Kevin Maurice Garnett is an American former professional basketball player who played for 21 seasons in the National Basketball Association. Known for his intensity, defensive ability, versatility, Garnett is considered one of the greatest power forwards of all time, he is one of four NBA players to win both the Most Valuable Player and the Defensive Player of the Year awards. In high school, Garnett was a 1995 McDonald's All-American at Farragut Career Academy and won a national player of the year award, he entered the 1995 NBA draft, where he was selected with the fifth overall pick by the Minnesota Timberwolves and became the first NBA player drafted directly out of high school in 20 years. Garnett made an immediate impact with the Minnesota Timberwolves, leading them to eight consecutive playoff appearances. In 2004, he won the NBA MVP Award. Garnett has been named to 15 All-Star Games, winning the All-Star MVP award in 2003, is tied for third-most All-Star selections in NBA history, he was named the NBA Defensive Player of the Year in 2007–08, has been selected nine times for All-NBA Teams and 12 times for All-Defensive Teams.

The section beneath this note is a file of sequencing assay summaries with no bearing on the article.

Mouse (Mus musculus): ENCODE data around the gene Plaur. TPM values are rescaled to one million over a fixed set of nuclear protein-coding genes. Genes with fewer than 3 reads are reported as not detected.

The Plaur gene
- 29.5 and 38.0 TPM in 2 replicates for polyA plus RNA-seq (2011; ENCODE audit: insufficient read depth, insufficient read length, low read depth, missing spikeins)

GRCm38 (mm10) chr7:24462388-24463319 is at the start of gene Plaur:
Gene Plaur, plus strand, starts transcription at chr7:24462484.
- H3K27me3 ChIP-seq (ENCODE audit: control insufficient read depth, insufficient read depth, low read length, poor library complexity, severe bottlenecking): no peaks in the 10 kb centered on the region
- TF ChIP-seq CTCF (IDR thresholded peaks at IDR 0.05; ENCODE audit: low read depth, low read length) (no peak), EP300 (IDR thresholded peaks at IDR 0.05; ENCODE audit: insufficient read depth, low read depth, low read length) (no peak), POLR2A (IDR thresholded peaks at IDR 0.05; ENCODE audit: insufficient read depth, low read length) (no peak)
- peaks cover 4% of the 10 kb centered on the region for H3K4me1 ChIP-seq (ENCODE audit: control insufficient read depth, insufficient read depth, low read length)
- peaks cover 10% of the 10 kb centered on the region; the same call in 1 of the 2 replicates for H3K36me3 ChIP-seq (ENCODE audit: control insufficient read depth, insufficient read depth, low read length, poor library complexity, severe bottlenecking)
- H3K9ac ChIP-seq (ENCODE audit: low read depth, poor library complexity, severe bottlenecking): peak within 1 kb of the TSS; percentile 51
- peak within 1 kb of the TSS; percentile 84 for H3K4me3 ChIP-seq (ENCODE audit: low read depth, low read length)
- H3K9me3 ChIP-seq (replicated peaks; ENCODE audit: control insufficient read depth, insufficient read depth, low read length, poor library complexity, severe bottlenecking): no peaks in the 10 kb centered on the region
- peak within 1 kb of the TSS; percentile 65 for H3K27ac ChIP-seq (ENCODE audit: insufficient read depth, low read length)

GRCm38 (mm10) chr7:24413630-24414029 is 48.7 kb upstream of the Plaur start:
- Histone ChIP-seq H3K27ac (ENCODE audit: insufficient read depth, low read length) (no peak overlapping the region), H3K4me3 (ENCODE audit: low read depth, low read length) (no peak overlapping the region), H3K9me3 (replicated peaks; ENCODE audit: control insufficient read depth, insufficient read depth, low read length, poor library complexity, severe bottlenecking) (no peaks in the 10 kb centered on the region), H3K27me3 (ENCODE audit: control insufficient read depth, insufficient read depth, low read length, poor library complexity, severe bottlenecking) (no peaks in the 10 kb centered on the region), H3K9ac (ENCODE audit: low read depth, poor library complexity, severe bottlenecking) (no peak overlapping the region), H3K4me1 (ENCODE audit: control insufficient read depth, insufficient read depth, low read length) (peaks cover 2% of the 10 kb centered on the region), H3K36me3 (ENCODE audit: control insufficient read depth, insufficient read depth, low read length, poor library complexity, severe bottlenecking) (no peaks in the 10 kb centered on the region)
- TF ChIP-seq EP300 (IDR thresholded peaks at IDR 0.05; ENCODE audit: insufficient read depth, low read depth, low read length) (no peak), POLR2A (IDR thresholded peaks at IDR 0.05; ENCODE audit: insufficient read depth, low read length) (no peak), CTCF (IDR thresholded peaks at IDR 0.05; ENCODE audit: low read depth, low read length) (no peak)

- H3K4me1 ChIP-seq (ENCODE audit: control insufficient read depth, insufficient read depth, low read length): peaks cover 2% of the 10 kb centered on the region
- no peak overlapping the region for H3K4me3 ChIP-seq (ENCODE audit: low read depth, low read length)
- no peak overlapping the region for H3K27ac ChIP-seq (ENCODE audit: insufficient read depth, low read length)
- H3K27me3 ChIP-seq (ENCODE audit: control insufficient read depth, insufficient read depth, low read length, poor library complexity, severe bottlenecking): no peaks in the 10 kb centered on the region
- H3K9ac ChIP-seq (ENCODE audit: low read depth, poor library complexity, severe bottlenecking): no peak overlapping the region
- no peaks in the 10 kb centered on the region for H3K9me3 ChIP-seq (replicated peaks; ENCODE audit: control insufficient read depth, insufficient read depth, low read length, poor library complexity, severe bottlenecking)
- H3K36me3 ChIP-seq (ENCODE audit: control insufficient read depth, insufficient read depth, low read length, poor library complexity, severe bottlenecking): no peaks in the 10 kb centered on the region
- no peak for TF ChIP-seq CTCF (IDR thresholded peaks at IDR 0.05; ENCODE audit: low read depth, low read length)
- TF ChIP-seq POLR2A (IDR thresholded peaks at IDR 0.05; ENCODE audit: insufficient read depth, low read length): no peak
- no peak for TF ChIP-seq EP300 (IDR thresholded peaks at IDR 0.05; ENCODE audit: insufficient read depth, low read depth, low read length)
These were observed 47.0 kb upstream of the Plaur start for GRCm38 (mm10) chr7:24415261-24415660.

Garnett holds several Timberwolves franchise records. In 2007, after 12 seasons with the Timberwolves, Garnett joined the Boston Celtics in a blockbuster trade. In his first year with the Celtics, he helped lead them to the NBA championship, while finishing in third place for the MVP award. In 2013, Garnett was included in a second headline trade that sent him to the Brooklyn Nets with longtime Celtic Paul Pierce. In 2015, Garnett was traded back to Minnesota, he announced his retirement from professional basketball in September 2016. Garnett was born on May 1976, in Greenville, South Carolina, to Shirley Garnett, he was the second of his mother's three children. Garnett's mother never married his father, O'Lewis McCullough, with their relationship ending shortly after his birth. Garnett grew up with his mother and stepfather, Ernest Irby, with whom he didn't get along, two sisters. Garnett fell in love with the sport of basketball while attending Hillcrest Middle School, although he did not play organized basketball until high school.